What's the first thing you do when you wake up in the morning — jump in the shower? Make coffee? Let the dog out? If you want to be productive, any of those tasks is a good start, as long as you don't do one thing: check your email.
Though it sounds contrary to what we believe productivity to be, checking email in the morning sets a damaging tone for the rest of the day. You're agitated, you're anxious, and while you might feel like you're getting more done by multitasking, scattering your efforts everywhere only becomes a hindrance. Rather than focusing on a few tasks that truly need to be done, you end up letting your inbox set your agenda for the day. After all, emails are full of distractions and demands, things that could stand to wait until you get to the office (or at least an hour after you wake up).
If you start your morning on a proactive task — even if it's just fetching the paper in your PJs — you're more likely to maintain that level of focus and productivity throughout the day, rather than being bogged down by reactive minutiae like replying to emails.
Call it one of the secrets of highly successful people: ignoring your email first thing in the morning is one of the first steps to success. In fact, there's even an entire book written about the subject by author Julie Morgenstern, aptly called, Never Check Email In the Morning. For over two decades, Morgenstern has consulted with businesses like American Express, Hearst, Deloitte, and Microsoft on organization and time management.
As she told The Huffington Post, "It's hard to go from your transactional, shallow part of your brain, the frontal cortex, to the other parts of your brain where strategy happens and relationships happen. It's easier to start in the deep recesses of your brain and go to the shallow parts."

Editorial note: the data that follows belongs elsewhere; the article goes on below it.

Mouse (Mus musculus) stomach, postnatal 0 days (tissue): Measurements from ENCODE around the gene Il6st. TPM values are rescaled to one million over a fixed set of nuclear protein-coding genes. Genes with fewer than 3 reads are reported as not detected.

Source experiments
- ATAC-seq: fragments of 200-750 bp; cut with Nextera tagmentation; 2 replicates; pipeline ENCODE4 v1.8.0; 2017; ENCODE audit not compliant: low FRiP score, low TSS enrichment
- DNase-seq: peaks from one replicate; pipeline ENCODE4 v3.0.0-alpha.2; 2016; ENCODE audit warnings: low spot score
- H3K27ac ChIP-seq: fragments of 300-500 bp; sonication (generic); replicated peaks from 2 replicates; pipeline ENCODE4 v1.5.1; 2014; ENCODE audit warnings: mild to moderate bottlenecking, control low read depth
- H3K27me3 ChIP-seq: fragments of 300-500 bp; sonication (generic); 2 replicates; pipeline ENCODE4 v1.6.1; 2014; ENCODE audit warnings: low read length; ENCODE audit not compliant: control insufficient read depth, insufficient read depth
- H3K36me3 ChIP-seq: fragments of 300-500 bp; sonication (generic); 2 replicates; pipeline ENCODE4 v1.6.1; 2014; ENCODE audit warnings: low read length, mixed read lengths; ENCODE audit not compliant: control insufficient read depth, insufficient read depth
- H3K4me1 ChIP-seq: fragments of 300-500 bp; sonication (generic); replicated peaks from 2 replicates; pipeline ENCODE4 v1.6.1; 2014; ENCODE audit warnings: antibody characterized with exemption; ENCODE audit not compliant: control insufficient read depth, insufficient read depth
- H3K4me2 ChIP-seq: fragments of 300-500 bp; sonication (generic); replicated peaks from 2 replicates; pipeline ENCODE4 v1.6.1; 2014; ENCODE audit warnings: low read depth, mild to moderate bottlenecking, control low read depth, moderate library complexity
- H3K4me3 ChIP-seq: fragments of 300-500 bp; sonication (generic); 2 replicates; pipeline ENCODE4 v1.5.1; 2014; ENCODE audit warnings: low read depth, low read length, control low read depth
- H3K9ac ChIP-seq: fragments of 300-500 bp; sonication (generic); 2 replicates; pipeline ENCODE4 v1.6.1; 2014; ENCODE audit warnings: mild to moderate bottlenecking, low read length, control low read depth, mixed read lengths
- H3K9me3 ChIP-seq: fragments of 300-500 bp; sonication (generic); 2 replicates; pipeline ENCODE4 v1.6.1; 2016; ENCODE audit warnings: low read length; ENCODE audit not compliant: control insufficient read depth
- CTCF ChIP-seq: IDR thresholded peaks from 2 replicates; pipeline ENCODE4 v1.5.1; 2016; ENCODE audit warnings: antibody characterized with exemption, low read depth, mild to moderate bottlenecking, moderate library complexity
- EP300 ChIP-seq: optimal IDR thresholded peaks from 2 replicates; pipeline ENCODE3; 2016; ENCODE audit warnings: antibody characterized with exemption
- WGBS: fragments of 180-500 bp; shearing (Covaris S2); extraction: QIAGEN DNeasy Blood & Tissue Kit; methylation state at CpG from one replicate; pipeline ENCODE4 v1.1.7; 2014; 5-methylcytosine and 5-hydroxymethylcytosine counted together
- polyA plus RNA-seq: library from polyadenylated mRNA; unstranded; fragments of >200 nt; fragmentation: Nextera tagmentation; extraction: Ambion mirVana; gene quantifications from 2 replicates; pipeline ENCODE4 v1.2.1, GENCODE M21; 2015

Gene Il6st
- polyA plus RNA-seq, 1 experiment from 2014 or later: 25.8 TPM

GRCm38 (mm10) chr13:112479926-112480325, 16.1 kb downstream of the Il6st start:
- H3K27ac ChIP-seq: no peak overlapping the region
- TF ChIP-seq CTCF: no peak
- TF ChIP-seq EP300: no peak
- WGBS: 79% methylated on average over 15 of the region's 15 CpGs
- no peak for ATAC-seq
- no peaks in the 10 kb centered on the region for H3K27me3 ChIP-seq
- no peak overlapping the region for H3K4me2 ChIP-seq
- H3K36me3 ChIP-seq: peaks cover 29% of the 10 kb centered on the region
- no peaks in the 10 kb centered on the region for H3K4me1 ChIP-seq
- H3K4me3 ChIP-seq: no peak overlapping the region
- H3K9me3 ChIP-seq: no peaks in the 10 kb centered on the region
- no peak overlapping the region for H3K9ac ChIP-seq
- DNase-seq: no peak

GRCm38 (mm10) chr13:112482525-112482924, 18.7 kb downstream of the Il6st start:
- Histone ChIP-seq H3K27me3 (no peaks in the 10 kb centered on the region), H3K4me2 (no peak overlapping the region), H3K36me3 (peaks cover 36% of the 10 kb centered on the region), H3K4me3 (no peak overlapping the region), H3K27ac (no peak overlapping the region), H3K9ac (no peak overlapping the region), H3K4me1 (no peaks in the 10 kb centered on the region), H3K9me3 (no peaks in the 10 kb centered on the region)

Thus, actually doing something first thing in the morning helps you get more done the rest of the day. According to Morgenstern, this is how super successful people always start their day, and there might be some truth to it.
Tumblr founder David Karp, who recently sold his company to Yahoo for $1.1 billion, told Inc. in an interview: "I try hard not to check e-mails until I get to the office, which is usually between 9:30 and 10 a.m. Reading e-mails at home never feels good or productive. If something urgently needs my attention, someone will call or text me."
Self-help guru Tony Robbins preaches what he calls the "Hour of Power" (or "30 Minutes to Thrive" or "15 Minutes to Fulfillment," if you're prone to sleeping in), a mindful morning ritual that helps you start the day on a clean, clear slate. His suggestions for rituals include breathing, stretching, thinking about everything you're grateful for, and visualizing what you want in your life if you could have it all today.
While Robbins' approach may sound a bit new-agey to some folks, the purpose of his exercise is to center your brain and answer only to yourself — a luxury you don't often have when it feels like your inbox fills up faster than you can empty it.